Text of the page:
unexplainably spiralling up and have already surpassed in some cases the world
level. Corruption has reached the tremendous scopes.
In these conditions
the President's position is rather unstable. Having been heralded as the
president-reformer in 1994 Kuchma has practically done nothing to reform the
Ukrainian economy mainly because he did not manage to withstand the bureaucratic
resistance. It is now widely understood that the loudly made promise to close up
the Chernobyl atomic power station cannot be kept because of the energy crisis
in Ukraine. It seems that the only possible getaway left for Kuchma is by all
means to immediately adopt the new allegedly democratic Constitution which will
allow him to retain the image of the reformer and to go on sucking money from
the Western countries to be drowned in the immeasurable Ukrainian bureaucratic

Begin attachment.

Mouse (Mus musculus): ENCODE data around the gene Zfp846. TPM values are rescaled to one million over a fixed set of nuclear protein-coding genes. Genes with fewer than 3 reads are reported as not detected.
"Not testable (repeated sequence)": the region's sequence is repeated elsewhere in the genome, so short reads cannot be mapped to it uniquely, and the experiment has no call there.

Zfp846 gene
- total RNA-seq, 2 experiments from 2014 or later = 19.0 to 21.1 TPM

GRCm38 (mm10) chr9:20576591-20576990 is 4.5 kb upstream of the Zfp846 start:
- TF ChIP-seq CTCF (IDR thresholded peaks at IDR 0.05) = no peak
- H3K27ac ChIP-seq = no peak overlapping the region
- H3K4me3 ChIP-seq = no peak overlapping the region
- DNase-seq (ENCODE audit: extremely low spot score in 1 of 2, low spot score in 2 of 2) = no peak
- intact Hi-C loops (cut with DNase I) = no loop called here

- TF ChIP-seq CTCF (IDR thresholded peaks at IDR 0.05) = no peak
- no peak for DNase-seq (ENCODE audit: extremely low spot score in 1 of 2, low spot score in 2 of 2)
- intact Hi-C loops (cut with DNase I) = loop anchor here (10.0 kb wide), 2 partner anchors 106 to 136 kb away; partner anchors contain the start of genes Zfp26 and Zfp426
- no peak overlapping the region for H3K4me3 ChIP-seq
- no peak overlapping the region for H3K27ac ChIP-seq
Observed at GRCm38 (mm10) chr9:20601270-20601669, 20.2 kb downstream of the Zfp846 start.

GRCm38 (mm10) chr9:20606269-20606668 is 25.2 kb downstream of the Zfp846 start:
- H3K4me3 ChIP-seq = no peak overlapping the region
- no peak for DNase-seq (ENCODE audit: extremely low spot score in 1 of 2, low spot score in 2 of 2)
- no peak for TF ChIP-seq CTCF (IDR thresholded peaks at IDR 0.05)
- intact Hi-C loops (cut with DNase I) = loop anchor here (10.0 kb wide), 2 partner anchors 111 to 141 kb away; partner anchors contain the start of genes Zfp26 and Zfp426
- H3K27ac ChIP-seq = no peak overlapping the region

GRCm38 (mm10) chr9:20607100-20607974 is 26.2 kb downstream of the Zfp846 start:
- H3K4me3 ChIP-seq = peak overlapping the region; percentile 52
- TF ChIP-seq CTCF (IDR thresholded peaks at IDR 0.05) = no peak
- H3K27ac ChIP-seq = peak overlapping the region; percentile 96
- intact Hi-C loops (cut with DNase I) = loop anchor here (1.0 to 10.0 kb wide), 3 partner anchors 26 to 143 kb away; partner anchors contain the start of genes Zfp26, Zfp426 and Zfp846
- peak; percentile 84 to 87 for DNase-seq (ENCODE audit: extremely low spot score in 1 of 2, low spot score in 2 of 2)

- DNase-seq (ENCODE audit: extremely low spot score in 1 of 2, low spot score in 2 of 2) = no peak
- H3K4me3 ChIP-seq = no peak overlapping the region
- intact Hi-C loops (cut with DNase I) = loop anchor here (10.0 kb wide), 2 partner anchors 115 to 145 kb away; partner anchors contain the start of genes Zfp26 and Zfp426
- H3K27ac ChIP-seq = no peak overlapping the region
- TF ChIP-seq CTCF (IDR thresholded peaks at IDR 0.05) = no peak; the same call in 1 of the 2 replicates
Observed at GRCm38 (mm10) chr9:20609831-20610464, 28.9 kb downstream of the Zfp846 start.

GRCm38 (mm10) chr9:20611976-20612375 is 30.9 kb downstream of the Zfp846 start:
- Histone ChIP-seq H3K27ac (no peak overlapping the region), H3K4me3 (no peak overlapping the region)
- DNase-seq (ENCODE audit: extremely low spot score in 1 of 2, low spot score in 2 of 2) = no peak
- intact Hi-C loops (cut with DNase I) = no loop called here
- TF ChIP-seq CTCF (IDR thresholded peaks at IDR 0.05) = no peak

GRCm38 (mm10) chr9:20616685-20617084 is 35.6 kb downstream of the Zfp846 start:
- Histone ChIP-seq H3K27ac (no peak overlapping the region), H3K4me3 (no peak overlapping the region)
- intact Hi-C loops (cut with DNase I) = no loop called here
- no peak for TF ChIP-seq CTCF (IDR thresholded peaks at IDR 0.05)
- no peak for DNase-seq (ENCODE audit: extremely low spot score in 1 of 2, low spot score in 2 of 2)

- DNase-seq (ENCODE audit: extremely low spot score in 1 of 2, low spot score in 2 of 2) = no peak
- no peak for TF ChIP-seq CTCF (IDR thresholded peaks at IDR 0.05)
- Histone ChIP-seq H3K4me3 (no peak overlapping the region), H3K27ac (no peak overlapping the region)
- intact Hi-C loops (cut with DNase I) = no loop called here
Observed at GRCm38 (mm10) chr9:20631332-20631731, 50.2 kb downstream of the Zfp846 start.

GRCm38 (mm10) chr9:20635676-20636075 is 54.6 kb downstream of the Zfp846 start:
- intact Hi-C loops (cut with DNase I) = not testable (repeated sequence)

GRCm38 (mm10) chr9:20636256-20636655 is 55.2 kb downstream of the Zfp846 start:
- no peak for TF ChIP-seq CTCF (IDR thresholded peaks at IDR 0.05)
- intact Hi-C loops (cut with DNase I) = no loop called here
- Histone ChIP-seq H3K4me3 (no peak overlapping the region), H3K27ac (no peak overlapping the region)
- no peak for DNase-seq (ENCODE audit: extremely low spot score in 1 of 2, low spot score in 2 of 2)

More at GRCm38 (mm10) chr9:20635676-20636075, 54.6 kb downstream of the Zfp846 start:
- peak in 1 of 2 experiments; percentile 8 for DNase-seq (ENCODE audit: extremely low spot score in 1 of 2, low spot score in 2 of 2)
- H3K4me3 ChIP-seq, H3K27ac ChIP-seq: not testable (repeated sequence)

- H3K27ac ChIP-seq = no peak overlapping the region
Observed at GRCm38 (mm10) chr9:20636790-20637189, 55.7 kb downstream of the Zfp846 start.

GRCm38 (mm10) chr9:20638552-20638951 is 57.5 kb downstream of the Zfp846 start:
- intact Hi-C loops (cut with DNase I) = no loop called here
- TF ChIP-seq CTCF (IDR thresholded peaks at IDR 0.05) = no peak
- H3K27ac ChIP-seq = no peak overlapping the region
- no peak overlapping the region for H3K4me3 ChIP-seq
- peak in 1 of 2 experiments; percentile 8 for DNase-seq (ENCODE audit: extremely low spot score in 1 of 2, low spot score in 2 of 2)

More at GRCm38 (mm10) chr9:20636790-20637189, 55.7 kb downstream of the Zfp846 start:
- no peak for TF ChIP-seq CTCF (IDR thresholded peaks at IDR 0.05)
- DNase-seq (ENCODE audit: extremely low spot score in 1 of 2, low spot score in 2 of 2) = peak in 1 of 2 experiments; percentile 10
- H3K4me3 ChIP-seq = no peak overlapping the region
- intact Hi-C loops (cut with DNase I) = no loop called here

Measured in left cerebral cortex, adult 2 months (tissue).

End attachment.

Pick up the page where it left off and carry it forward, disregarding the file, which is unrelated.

That is why all the officials in the cities and regions of
Ukraine are working hard to produce the picture of universal approval of the
Constitution Draft as it was in 1977 when the last Soviet Constitution was
adopted during the communist regime. This excludes any critical remarks as to
The Kharkov journalist is considered to be "the first victim
of the new Ukrainian Constitution".
While the American non-profit
institution, the Freedom House solemnly awarded President Leonid Kuchma of
Ukraine the "Freedom Award" as it was put to "recognise President Kuchma's
leadership in promoting a democratic and independent Ukraine", the former Soviet
dissident and Radio Liberty observer Vladimir Malinkovich, who returned to
Ukraine after years of exile, thinks that Kuchma received that Award for
anything but democratic achievements.
Malinkovich says that the
Sobolevsky's incident clearly demonstrates that in Ukraine the political
censorship is already introduced, that prosecutions against journalists on
political ground are going on in Ukraine, and what is the most important, this
case shows that the new Ukrainian Constitution Draft discussion cannot be
regarded as free.
This is not the first example of attacks against the
press in Ukraine. The local bureaucracy believes that the so called State's